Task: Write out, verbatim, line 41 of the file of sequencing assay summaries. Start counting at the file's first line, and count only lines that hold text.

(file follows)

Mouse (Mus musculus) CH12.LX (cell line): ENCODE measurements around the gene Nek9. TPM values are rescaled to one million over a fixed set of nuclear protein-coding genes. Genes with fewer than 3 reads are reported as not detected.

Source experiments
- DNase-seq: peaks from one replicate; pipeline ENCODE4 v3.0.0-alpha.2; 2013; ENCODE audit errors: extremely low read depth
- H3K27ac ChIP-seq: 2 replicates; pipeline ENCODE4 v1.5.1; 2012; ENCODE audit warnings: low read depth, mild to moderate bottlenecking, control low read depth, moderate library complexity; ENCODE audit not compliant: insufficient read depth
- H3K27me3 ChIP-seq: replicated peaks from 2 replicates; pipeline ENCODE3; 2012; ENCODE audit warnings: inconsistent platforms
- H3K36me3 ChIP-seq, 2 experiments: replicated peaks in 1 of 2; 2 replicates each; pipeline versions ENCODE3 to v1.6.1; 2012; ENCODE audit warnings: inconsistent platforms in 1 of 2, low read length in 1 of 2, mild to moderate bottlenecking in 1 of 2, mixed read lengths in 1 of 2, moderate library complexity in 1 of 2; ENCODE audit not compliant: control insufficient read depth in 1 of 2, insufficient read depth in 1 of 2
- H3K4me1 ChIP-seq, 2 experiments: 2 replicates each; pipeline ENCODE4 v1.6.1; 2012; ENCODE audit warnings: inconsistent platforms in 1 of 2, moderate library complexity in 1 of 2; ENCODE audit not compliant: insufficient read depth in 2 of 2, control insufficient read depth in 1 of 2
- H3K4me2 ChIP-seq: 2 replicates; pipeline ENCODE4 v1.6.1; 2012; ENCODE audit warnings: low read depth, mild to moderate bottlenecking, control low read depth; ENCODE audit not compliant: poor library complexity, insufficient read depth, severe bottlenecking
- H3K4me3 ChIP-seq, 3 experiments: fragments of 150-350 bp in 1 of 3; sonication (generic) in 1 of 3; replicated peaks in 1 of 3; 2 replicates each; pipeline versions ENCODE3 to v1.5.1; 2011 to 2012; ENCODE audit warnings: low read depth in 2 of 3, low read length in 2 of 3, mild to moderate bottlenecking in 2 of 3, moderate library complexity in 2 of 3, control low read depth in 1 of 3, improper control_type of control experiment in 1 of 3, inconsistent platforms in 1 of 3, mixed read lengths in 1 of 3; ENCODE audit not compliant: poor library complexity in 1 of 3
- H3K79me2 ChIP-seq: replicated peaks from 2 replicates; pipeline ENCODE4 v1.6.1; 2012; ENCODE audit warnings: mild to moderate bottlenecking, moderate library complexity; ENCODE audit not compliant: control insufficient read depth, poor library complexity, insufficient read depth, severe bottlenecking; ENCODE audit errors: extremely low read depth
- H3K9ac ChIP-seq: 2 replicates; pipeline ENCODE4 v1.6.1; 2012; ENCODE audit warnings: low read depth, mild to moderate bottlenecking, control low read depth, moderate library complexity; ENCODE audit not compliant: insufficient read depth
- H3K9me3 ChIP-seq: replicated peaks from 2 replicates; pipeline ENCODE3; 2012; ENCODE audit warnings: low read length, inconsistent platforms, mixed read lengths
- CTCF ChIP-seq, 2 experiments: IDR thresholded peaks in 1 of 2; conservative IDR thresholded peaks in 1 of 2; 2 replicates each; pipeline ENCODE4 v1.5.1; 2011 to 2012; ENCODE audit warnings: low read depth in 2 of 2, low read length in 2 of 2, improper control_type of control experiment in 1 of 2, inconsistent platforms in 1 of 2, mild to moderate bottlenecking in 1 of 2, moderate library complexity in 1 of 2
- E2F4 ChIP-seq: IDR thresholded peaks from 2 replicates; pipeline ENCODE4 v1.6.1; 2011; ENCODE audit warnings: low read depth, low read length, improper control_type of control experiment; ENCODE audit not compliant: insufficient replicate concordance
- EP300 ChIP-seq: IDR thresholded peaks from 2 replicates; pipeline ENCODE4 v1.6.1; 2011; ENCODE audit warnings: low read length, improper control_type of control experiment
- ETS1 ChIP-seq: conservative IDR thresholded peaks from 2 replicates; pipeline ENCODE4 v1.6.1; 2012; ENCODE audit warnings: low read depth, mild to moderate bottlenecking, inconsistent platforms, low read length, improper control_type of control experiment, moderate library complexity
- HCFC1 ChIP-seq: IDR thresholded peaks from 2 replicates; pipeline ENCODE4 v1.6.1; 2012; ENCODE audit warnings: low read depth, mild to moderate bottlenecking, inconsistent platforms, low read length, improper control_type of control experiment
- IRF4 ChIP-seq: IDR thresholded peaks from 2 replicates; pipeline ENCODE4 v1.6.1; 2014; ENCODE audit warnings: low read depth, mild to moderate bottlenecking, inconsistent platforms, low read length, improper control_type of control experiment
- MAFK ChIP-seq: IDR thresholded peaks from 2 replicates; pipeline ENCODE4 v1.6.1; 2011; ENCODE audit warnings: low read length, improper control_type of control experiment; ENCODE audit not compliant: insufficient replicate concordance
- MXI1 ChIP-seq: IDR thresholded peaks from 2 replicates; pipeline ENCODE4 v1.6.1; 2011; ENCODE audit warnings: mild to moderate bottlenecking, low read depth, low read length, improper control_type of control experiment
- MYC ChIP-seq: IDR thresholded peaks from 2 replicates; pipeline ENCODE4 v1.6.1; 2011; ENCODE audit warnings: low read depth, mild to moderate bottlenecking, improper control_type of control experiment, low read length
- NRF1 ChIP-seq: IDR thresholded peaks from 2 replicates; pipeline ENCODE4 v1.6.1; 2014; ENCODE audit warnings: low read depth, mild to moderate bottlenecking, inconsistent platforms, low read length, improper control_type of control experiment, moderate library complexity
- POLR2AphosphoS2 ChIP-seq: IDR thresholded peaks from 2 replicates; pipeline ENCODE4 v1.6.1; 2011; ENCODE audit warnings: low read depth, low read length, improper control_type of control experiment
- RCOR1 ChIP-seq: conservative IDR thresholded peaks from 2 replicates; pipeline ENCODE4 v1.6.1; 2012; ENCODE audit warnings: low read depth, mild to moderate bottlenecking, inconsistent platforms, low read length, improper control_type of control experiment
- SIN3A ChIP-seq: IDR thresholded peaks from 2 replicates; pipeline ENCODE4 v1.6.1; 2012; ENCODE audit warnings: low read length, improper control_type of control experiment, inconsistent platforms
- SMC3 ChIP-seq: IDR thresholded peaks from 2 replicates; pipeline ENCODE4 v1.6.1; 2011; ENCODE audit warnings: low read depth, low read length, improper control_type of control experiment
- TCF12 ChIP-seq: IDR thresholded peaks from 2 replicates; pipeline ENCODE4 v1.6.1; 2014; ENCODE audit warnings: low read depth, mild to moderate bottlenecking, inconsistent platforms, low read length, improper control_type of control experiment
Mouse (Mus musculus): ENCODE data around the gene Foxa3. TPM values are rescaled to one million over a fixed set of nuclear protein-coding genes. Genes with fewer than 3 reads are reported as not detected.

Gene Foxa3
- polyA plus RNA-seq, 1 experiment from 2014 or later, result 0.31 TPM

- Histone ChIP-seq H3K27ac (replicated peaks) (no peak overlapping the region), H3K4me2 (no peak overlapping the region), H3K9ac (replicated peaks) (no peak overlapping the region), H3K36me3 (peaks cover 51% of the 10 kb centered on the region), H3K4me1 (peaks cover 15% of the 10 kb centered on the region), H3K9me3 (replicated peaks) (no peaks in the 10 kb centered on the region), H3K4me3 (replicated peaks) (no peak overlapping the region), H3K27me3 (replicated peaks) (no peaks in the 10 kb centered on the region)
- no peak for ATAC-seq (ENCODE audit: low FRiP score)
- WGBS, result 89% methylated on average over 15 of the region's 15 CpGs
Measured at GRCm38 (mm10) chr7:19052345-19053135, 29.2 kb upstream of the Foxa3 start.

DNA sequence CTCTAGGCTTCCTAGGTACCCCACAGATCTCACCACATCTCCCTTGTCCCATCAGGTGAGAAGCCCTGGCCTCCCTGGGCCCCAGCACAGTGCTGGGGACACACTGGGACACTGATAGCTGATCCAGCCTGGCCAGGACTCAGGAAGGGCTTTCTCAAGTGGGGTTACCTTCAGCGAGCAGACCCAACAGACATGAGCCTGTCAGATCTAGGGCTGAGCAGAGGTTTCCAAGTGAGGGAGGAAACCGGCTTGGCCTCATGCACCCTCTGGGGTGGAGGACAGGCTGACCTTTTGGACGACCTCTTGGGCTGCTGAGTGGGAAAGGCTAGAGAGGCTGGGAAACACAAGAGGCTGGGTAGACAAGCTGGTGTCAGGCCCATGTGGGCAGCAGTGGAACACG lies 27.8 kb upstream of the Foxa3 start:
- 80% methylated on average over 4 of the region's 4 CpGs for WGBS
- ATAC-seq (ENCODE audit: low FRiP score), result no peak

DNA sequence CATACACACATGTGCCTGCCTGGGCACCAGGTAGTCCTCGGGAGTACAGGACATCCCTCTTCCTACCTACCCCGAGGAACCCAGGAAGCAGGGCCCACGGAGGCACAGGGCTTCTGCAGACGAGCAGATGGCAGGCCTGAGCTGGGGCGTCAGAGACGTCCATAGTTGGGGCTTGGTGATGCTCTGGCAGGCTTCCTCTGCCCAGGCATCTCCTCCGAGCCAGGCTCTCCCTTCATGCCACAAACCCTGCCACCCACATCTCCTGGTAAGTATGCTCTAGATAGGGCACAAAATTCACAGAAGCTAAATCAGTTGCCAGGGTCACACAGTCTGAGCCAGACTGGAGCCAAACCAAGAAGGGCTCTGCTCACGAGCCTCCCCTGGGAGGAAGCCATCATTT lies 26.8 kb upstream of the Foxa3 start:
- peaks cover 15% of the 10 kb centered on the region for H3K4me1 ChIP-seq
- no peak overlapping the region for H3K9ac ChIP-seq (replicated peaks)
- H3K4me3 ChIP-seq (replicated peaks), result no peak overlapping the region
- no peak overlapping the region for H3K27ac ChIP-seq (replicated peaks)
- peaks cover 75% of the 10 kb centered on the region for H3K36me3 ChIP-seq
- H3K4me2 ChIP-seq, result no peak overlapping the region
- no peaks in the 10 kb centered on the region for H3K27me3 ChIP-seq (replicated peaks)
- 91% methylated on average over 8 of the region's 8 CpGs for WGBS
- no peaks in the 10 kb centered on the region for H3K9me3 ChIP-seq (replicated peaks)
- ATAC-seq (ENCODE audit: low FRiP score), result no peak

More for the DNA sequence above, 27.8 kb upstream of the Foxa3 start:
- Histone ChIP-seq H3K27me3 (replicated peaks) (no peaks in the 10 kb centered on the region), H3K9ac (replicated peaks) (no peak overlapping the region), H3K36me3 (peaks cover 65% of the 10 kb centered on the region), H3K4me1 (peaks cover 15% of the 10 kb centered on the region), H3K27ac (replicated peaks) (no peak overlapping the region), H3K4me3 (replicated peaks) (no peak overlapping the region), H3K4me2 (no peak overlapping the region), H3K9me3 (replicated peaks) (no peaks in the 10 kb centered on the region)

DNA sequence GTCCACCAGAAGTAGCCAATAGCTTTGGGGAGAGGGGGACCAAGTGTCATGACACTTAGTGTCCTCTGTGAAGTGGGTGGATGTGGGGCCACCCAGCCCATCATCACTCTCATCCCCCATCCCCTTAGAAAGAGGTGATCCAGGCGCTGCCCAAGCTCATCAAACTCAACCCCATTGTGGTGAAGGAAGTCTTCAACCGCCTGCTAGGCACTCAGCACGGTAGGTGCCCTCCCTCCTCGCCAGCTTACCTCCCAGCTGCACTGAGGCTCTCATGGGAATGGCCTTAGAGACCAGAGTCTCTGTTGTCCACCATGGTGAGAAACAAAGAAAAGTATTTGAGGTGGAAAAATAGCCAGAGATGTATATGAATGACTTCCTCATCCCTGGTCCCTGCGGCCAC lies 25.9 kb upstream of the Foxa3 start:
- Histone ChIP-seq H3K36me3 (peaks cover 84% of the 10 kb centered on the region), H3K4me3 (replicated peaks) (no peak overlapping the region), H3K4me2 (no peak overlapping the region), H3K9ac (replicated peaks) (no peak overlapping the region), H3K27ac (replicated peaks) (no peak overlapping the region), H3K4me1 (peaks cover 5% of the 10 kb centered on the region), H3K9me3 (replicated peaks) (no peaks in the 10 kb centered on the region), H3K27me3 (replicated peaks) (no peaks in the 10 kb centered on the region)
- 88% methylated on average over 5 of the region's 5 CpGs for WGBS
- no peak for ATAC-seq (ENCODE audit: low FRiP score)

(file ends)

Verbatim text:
- H3K4me3 ChIP-seq (replicated peaks), result no peak overlapping the region